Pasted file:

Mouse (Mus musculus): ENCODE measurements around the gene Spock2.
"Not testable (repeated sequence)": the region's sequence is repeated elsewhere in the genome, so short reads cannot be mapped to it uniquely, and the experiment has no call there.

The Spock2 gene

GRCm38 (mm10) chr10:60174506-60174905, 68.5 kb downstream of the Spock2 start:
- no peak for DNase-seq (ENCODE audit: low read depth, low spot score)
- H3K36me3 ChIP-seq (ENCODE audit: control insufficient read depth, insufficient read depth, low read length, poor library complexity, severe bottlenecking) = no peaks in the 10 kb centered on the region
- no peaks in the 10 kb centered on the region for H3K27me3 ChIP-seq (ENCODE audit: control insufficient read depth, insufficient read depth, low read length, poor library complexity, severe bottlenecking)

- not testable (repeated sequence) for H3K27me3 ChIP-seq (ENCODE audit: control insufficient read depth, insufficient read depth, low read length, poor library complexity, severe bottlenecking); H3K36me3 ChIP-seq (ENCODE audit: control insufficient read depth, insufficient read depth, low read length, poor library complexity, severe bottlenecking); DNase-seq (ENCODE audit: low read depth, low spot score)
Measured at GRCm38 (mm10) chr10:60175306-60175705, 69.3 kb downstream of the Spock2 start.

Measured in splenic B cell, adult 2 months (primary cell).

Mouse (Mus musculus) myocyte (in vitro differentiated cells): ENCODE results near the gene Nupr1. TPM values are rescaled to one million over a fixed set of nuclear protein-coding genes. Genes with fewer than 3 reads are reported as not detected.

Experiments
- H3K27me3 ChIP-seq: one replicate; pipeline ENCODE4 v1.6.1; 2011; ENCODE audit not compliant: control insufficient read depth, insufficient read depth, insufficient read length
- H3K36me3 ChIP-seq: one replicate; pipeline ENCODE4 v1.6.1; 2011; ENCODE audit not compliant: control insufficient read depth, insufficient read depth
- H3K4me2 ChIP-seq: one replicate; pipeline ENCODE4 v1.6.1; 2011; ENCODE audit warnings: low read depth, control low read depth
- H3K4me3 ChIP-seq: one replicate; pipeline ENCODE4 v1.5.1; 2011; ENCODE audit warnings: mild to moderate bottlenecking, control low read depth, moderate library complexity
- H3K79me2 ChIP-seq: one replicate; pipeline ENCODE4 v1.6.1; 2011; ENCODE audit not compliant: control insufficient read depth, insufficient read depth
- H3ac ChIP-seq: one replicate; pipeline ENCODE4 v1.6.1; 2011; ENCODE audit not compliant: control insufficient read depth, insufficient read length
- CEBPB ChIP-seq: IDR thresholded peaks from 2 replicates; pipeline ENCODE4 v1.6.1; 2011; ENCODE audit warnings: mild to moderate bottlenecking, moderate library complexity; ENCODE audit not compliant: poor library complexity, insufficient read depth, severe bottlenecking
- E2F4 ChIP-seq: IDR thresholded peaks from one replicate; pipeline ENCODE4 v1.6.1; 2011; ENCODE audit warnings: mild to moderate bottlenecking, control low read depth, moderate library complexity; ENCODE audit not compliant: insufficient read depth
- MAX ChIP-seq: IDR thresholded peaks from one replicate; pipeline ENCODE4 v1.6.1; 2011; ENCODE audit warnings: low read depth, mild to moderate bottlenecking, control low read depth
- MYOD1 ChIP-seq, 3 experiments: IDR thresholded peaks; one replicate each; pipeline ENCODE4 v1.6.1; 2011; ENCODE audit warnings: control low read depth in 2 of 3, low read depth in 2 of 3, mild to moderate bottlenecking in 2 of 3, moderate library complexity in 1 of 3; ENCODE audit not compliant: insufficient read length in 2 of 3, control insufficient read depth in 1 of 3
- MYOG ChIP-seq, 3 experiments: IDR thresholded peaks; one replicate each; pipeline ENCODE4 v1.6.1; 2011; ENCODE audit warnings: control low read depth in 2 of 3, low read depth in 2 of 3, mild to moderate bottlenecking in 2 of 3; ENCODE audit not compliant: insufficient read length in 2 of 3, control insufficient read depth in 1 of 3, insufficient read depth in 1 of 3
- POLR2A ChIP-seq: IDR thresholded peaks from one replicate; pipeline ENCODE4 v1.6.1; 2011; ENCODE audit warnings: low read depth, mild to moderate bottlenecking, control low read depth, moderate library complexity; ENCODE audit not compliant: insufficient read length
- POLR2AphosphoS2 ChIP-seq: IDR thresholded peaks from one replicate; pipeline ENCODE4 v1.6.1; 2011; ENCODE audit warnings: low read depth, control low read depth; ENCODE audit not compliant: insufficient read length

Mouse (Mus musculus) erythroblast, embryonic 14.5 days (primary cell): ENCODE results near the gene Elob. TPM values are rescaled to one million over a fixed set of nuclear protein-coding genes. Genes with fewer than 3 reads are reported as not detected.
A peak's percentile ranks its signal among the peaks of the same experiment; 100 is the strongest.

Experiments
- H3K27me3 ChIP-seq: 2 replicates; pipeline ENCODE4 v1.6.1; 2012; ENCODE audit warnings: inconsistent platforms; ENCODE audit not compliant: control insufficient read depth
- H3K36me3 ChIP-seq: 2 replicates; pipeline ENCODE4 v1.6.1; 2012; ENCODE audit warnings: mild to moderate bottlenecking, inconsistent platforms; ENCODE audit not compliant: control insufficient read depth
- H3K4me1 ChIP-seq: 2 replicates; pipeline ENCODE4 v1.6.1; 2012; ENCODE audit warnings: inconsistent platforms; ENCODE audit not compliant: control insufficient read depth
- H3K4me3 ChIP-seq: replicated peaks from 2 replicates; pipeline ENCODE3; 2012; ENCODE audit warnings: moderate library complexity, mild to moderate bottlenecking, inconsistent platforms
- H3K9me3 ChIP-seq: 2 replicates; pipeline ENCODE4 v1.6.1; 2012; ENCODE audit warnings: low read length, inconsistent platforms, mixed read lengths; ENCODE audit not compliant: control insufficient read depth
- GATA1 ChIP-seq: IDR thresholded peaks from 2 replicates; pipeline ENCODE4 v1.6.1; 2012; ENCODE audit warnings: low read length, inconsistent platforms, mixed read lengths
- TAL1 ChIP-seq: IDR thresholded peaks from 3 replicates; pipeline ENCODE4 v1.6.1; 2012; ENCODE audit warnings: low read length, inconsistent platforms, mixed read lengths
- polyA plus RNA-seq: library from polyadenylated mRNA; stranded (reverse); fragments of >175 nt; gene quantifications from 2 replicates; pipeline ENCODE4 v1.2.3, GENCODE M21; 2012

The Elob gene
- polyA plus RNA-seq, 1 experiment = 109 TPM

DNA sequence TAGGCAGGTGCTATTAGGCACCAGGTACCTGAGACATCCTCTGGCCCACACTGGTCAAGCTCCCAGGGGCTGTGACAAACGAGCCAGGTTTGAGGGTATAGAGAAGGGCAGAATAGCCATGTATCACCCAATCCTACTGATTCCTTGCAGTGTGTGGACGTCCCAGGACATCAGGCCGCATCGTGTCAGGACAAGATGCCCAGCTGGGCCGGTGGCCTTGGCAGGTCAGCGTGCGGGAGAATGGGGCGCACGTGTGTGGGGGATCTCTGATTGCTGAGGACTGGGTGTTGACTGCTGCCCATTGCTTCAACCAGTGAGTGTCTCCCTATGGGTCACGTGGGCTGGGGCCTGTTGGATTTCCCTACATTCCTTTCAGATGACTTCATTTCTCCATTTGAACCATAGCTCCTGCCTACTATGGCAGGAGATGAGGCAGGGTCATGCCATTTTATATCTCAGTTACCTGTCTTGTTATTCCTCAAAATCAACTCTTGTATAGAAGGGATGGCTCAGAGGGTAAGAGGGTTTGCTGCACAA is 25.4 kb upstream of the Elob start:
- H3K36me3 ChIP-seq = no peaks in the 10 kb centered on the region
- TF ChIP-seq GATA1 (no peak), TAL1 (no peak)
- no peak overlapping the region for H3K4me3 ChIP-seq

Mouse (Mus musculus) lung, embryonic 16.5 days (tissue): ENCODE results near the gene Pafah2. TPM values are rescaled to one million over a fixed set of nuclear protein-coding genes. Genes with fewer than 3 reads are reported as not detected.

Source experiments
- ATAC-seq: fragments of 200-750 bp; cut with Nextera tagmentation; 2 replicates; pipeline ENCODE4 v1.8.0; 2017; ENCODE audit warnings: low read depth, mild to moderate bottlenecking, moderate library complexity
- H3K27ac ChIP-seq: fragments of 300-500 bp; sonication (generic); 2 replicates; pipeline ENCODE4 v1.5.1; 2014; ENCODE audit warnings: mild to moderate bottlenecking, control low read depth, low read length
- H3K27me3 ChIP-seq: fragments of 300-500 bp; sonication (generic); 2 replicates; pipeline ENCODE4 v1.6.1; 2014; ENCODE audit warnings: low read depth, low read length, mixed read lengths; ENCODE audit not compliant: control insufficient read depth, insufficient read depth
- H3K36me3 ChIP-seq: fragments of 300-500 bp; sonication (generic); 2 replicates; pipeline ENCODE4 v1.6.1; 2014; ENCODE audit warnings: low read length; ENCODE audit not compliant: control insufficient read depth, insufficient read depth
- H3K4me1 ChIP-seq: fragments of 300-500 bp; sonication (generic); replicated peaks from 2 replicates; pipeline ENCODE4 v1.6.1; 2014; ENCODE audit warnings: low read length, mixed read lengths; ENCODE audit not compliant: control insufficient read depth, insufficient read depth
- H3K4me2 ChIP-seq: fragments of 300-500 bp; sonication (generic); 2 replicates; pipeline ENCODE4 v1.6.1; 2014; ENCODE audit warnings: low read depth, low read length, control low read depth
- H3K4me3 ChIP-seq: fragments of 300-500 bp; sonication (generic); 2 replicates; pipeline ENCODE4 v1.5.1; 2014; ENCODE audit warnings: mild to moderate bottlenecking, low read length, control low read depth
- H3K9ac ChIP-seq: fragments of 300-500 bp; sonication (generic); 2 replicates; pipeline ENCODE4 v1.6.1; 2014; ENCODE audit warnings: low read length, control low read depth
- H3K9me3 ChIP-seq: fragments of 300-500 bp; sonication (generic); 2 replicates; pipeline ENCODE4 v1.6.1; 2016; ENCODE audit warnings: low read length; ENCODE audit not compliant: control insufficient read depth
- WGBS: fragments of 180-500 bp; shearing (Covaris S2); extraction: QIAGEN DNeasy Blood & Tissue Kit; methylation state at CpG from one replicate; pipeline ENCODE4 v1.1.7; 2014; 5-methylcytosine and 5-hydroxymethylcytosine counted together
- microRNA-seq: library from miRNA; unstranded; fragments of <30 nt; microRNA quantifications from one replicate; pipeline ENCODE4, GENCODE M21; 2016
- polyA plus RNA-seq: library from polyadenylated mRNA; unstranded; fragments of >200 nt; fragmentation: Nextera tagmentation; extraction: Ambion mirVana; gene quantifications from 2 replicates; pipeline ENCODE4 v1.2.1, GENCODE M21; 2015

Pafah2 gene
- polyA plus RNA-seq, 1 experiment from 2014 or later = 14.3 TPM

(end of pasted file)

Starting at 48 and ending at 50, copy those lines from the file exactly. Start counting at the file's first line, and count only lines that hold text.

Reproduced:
- H3K36me3 ChIP-seq: fragments of 300-500 bp; sonication (generic); 2 replicates; pipeline ENCODE4 v1.6.1; 2014; ENCODE audit warnings: low read length; ENCODE audit not compliant: control insufficient read depth, insufficient read depth
- H3K4me1 ChIP-seq: fragments of 300-500 bp; sonication (generic); replicated peaks from 2 replicates; pipeline ENCODE4 v1.6.1; 2014; ENCODE audit warnings: low read length, mixed read lengths; ENCODE audit not compliant: control insufficient read depth, insufficient read depth
- H3K4me2 ChIP-seq: fragments of 300-500 bp; sonication (generic); 2 replicates; pipeline ENCODE4 v1.6.1; 2014; ENCODE audit warnings: low read depth, low read length, control low read depth